When guests walked into the tent, they were greeted by dozens of University of Kentucky sorority girls in very short skirts serving trays of champagne.

"It's what you would imagine heaven looks like," Preston Madden said. "Beautiful women and alcohol always help a party."

Jackie Royalty, a friend of the Maddens who helped work on the parties, has fond memories of those days.

"Her parties were the most fun. She threw caution to the wind," Royalty recalled.

The guest list included actresses, sports stars and prominent people in the Thoroughbred industry. Prince Albert of Monaco, son of actress Grace Kelly and Prince Rainier III of Monaco, was a regular for several years with his Philadelphia cousins.

Guests were not necessarily the biggest names in Hollywood, but they all were friends of the Maddens.

"I raced horses in California for over 50 years, at places like Del Mar, Santa Anita and Hollywood Park," Preston Madden said. "Hollywood Park was inhabited by the people on the silver screen and in television. They were very friendly.

"A lot of movie people were interested in horses; they had racing stables. We've got a whole string of friends out there."

No matter who was on the guest list, Anita Madden was always the main attraction, with her long blonde hair and eye-catching gowns often created by her friend, Las Vegas designer Suzy Creamcheese. Madden would make her appearance about 9:30 p.m., escorted for many years by television actor and perennial guest Dennis Cole.

Newspaper photographers and television cameras were set up at the door to catch her entrance.

"Everybody wanted to see what she was wearing," Royalty said. One year it was yellow satin hot pants and a long yellow feather boa.

The last partygoers didn't clear out until the wee hours. On Derby morning, the Maddens and their personal guests boarded a luxury bus and headed to Churchill Downs, stopping at a designated spot along the way for an elaborate picnic lunch complete with a live band, a staff of servers and lots of champagne.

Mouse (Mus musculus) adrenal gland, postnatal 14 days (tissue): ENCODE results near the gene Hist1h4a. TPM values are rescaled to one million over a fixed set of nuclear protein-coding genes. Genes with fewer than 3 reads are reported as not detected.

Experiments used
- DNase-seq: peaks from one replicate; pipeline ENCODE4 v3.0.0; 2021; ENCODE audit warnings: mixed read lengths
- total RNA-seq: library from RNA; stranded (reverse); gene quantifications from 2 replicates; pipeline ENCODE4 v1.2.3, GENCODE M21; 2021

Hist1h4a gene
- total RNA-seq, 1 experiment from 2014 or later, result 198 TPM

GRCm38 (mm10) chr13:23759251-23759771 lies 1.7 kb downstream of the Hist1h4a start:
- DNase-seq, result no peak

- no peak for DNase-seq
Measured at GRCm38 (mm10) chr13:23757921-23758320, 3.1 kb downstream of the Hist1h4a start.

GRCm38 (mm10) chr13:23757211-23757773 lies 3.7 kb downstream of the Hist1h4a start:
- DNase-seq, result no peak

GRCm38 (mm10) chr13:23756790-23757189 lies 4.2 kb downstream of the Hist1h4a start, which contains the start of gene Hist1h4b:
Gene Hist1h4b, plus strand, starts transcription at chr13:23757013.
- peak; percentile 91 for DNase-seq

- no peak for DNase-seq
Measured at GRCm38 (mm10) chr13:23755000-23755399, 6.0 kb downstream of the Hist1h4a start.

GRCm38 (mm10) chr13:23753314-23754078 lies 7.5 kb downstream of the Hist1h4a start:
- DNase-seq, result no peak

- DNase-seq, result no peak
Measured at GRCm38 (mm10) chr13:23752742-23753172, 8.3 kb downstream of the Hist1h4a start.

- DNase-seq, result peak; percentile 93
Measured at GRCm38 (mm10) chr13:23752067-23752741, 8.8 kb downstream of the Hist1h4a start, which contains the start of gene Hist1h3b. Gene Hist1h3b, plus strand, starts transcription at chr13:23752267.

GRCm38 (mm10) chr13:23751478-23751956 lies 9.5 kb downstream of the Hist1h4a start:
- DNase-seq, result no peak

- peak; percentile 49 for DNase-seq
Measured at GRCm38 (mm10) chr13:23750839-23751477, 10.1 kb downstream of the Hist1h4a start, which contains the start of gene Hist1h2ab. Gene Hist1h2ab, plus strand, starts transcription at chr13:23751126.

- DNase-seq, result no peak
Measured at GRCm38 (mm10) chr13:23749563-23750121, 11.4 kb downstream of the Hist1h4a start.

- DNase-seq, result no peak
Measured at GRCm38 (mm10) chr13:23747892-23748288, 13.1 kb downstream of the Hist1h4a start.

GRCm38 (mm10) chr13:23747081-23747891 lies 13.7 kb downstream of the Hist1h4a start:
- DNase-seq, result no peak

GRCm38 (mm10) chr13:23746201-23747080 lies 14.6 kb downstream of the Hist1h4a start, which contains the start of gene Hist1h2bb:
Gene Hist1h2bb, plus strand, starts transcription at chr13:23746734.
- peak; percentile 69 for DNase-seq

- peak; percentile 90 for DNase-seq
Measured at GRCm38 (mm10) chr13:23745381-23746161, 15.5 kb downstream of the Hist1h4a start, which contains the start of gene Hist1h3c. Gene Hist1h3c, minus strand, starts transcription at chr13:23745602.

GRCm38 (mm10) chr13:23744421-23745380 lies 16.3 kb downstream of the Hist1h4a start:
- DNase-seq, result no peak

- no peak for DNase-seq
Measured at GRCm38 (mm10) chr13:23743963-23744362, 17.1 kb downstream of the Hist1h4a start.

The party became a charity benefit in the 1980s. Guests jammed the huge tent to party for the benefit of the Fayette County Heart Fund and Bluegrass Boys' Ranch, a residential facility with an academic program for disadvantaged middle-school boys.

The parties grew over the years.

"At the last party, we had 30 tents set up out there," Anita Madden said. There were tents for the caterer, for restrooms, for extra bars and for all the guests."

With a party this size, you might think it was just another charity bash, but Anita Madden said that was far from it. "People who got tickets were friends, or friends of friends," she said recently.

Now all of Madden's party dresses and lots of other favorite outfits hang in the attic of the Maddens' antebellum mansion on Winchester Road. Madden gave her last Derby Eve party in 1998. This was after her mother died and her longtime assistant, Vicki Madden, moved to Washington, D. C.

Yet when Derby Eve rolls around today, people will be pining for Madden's extravagant event.

"We still get telephone calls from people all over the place wanting tickets," she chuckled.

The impact of injuries

A few days before the start of the 2010 Alltech World Equestrian Games, Madden's world changed when she tripped and fell while dashing up the front staircase in the entrance hall.

"I don't quite understand how it happened, but I hurt my back," she said. "All of my ribs were either cracked or broken, and I crushed several vertebrae in my back."

She was in surgery the next morning. A second surgery followed.

A few months later, before she had fully recuperated, she went outside one night to quiet her dogs. One jumped up and knocked her down. "It was raining. I couldn't get up," she said. Madden wasn't found until about 5 a.m. when the first farm employee came to work.

Today, she is in constant pain.

"I hate to complain, but this has been my life since the accident," she said. "I like to walk and run and dance. But I know I'll never be able to do those things again."

Focus on development

Madden's health is not the only thing that has changed. The Madden family business has shifted from raising horses to developing and managing Hamburg Pavilion shopping center.